Zen Meditation Eases Pain

February 6, 2009
Shivani Parmar, MPH

Researchers have determined that the ancient practice of Zen meditation may have pain reducing qualities.

Researchers from the Université de Montréal have determined that the ancient practice of Zen meditation may have pain reducing qualities. Published in the January issue of Psychosomatic Medicine, their new study shows that “Zen meditators have lower pain sensitivity both in and out of a meditative state compared to non-meditators.”

Joshua A. Grant, co-author of the study, stated that while “previous studies have shown that teaching chronic pain patients to meditate is beneficial, very few studies have looked at pain processing in healthy, highly trained meditators. This study was a first step in determining how or why meditation might influence pain perception.”

The study examined the reactions during a pain test of 13 Zen meditators who had at least 1,000 hours of practice against the reactions of 13 non-meditators. Participants were between the ages of 22 and 56. For the pain test, a “thermal heat source, a computer-controlled heating plate, was pressed against the calves of subjects intermittently at varying temperatures. Heat levels began at 43 degrees Celsius and went to a maximum of 53 degrees Celsius depending on each participant’s sensitivity.” Several of the meditators were able to cope with the maximum temperature. All of the non-meditators however bowed out below the maximum temperature.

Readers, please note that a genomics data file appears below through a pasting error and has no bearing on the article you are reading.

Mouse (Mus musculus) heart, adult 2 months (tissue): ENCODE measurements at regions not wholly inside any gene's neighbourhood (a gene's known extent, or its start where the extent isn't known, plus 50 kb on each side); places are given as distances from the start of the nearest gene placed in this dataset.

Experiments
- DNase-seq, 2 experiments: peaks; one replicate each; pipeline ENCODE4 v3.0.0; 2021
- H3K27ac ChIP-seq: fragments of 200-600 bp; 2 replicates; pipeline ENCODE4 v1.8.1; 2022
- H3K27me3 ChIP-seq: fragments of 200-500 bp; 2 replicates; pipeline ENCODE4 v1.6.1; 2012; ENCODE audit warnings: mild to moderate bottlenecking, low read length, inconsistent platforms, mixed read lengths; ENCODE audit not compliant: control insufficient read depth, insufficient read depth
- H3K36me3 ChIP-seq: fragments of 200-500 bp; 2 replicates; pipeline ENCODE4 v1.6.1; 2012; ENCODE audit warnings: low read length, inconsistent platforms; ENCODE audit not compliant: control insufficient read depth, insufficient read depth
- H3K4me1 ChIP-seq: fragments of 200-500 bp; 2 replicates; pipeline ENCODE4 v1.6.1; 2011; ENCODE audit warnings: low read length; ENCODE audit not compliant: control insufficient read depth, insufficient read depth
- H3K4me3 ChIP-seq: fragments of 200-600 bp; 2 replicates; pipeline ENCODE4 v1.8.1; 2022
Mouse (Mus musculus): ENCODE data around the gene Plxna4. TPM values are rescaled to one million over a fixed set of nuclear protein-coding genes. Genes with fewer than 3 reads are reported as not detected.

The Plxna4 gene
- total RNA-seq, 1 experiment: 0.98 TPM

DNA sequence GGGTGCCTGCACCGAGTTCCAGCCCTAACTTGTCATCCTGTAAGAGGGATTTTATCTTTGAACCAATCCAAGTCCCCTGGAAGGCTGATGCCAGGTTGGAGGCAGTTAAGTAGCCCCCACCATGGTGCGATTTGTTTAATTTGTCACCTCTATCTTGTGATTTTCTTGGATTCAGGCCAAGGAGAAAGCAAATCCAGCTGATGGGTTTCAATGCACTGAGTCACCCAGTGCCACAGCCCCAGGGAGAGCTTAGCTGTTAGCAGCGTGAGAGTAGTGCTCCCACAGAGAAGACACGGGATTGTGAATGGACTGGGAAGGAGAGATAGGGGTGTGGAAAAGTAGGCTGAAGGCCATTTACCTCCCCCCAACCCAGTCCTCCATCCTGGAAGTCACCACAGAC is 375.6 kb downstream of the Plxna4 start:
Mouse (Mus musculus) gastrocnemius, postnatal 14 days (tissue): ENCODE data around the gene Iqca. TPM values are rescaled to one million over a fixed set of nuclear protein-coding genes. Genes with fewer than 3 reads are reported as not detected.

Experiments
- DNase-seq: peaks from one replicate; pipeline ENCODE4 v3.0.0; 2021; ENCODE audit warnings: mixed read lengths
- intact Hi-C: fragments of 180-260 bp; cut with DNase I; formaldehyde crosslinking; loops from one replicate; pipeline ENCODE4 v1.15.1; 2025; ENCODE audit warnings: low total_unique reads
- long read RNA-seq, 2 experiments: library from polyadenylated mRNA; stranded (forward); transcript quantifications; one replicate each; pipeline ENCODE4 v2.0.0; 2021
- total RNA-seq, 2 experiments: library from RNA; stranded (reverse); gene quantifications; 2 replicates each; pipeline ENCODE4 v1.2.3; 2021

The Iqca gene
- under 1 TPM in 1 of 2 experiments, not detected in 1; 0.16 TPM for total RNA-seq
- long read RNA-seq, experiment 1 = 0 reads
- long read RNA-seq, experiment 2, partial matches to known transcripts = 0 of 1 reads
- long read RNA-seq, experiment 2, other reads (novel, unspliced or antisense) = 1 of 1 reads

There was a major difference between the reactions of the two groups during the pain testing. The sensitivity of Zen meditators was considerably lower, even when they were not meditating. Through slower breathing meant to simulate meditation conditions, meditators further reduced their pain sensitivity. Zen meditators ultimately reduced their pain intensity by 18%.

Grant noted that “Slower breathing certainly coincided with reduced pain and may influence pain by keeping the body in a relaxed state…While previous studies have found that the emotional aspects of pain are influenced by meditation, we found that the sensation itself, as well as the emotional response, is different in meditators.”

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More on Zen training, meditation, and related healthcare benefit:

Zen Training Speeds the Mind's Return After Distraction, Brain Scans Reveal

Compassion Meditation Changes the Brain

Patients Do Better with Psychotherapist Who Practice Zen Meditation, Study Suggests

specialty: pain management; primary care